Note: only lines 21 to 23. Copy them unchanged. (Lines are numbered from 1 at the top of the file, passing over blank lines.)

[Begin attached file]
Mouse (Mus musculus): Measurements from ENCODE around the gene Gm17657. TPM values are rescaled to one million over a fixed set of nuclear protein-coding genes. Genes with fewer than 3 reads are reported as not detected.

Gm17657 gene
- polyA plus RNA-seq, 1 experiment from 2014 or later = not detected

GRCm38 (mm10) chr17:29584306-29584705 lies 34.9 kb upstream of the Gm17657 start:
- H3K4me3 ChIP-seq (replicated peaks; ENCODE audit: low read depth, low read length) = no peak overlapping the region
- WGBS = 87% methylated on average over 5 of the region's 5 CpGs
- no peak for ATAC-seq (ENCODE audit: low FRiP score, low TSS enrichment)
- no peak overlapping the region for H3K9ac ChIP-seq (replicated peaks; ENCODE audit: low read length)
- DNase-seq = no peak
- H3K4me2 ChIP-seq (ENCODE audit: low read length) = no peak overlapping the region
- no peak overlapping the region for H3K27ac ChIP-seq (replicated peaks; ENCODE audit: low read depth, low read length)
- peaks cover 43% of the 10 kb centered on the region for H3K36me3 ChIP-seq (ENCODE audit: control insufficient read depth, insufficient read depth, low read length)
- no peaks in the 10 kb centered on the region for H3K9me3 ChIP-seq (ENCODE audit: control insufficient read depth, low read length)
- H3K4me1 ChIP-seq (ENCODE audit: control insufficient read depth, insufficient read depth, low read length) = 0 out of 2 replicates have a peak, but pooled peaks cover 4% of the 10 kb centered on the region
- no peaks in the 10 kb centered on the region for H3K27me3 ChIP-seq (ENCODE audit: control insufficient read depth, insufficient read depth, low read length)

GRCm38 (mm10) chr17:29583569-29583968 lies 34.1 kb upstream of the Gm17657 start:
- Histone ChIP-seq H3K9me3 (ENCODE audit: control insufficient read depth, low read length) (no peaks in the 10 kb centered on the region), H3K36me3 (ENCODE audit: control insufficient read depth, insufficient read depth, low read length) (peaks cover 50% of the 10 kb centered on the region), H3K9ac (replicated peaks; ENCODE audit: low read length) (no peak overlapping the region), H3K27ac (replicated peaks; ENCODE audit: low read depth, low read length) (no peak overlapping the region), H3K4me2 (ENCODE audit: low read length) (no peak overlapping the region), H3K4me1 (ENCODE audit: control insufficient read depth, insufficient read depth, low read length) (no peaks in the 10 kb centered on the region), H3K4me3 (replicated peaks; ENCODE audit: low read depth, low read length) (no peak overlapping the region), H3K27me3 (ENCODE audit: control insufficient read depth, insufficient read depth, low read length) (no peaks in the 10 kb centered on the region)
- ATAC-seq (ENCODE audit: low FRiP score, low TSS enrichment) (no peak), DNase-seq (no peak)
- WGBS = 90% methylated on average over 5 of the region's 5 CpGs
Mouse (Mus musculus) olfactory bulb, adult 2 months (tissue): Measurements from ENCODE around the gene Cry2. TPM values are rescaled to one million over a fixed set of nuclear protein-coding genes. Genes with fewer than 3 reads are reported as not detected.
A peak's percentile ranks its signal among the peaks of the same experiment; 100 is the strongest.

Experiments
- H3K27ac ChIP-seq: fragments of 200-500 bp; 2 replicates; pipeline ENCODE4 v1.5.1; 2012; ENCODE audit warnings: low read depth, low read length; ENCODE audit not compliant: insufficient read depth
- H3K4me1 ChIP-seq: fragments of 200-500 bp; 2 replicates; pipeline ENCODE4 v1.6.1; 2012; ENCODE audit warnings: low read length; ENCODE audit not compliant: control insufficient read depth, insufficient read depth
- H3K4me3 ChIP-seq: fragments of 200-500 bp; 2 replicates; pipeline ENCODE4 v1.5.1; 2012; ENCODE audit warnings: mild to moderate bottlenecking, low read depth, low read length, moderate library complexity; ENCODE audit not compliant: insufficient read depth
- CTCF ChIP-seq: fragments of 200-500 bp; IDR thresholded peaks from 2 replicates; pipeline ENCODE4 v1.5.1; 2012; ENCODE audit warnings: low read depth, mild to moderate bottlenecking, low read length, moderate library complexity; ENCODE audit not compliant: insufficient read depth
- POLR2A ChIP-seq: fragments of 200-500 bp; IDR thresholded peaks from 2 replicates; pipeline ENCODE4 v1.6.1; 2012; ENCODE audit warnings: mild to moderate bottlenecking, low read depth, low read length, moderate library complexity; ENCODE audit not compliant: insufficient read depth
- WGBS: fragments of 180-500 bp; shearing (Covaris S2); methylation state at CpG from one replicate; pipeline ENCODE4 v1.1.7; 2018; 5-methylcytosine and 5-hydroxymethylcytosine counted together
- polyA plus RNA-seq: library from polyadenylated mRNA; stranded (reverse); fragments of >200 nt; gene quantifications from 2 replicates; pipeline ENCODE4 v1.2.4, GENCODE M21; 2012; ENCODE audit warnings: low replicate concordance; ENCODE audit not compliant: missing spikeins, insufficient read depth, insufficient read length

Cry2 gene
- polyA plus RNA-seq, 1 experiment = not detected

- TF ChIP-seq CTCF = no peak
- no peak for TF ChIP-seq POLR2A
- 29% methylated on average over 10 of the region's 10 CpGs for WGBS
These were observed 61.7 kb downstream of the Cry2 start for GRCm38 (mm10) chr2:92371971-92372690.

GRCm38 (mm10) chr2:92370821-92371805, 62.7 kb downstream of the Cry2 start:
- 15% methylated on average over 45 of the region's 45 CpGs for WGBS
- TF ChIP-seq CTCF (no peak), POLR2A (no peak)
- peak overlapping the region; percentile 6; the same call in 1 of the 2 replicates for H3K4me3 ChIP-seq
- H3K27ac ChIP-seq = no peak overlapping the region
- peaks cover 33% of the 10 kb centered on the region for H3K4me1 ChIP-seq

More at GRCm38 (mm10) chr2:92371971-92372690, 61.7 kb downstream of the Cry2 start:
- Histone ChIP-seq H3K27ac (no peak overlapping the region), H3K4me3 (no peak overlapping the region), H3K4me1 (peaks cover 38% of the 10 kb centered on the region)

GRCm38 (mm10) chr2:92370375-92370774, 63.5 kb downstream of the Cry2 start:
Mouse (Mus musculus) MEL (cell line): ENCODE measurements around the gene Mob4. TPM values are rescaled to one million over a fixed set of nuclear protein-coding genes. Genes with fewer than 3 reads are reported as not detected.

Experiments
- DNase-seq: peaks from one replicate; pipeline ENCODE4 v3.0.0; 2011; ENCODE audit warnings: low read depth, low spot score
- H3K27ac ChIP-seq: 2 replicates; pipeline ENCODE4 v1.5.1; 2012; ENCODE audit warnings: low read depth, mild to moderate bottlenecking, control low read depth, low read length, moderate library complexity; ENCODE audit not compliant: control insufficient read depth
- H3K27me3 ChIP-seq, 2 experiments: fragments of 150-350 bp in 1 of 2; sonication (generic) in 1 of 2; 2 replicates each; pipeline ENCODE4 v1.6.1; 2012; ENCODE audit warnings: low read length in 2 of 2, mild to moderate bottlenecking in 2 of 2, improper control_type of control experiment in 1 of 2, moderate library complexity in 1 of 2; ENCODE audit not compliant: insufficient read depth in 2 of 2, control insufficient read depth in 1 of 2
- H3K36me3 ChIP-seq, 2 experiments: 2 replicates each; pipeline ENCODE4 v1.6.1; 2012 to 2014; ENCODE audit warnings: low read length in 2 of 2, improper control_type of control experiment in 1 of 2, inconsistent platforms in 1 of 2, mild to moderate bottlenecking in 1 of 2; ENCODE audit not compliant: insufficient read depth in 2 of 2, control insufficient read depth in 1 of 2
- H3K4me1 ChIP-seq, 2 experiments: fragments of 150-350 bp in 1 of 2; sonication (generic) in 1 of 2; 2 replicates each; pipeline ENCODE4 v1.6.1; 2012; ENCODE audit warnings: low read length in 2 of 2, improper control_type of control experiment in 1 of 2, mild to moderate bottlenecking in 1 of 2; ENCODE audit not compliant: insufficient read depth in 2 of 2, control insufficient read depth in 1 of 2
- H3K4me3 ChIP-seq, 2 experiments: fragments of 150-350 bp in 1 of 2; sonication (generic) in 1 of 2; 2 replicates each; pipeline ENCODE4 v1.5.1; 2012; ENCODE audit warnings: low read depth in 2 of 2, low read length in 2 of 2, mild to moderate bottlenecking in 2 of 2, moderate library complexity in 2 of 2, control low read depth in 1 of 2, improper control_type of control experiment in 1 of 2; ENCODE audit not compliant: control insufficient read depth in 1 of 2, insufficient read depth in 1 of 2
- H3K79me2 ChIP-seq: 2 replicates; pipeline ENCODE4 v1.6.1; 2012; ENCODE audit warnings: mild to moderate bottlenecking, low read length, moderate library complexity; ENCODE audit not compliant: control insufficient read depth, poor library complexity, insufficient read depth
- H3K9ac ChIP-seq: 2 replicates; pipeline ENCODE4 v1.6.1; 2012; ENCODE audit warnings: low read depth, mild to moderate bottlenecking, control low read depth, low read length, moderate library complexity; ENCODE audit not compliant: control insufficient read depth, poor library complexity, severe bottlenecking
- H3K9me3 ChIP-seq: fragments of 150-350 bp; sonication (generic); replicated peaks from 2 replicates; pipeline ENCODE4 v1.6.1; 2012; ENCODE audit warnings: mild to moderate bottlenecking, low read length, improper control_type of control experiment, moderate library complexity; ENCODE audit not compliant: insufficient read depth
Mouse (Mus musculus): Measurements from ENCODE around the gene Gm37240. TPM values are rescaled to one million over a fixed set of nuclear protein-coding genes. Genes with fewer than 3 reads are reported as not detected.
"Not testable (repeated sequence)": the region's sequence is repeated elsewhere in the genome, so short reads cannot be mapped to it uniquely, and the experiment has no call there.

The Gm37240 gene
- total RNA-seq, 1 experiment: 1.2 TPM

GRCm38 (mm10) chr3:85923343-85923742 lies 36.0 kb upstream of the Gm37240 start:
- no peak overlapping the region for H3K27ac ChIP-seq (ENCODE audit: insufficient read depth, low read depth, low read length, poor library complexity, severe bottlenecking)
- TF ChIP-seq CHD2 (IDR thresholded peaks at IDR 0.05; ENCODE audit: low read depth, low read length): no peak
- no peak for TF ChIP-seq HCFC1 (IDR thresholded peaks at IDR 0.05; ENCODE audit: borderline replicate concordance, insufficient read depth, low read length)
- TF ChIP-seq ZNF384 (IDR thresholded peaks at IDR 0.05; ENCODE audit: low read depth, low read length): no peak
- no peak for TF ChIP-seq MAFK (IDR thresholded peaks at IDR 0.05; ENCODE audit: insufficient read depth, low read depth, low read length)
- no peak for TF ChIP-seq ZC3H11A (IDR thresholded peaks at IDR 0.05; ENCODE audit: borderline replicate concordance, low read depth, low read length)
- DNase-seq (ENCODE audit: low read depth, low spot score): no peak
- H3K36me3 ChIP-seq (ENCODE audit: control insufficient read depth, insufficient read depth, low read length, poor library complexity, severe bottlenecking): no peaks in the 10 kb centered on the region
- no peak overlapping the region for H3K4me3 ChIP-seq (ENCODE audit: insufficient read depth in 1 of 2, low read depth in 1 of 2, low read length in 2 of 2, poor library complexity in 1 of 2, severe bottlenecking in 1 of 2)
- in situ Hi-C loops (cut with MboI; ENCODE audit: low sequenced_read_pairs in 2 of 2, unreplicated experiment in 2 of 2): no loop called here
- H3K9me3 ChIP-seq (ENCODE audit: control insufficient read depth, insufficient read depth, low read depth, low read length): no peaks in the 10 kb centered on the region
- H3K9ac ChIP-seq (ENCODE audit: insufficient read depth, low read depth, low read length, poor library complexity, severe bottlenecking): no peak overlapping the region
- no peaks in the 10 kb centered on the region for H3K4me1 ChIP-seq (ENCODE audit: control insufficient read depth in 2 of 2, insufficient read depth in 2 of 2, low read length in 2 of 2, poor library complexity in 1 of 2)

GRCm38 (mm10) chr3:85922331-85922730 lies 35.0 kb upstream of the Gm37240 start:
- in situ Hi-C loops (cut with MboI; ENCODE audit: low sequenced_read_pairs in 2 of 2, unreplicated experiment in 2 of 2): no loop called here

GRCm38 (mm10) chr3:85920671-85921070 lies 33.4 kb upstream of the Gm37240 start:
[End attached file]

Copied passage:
A peak's percentile ranks its signal among the peaks of the same experiment; 100 is the strongest.

Experiments
- H3K27ac ChIP-seq: fragments of 200-500 bp; 2 replicates; pipeline ENCODE4 v1.5.1; 2012; ENCODE audit warnings: low read depth, low read length; ENCODE audit not compliant: insufficient read depth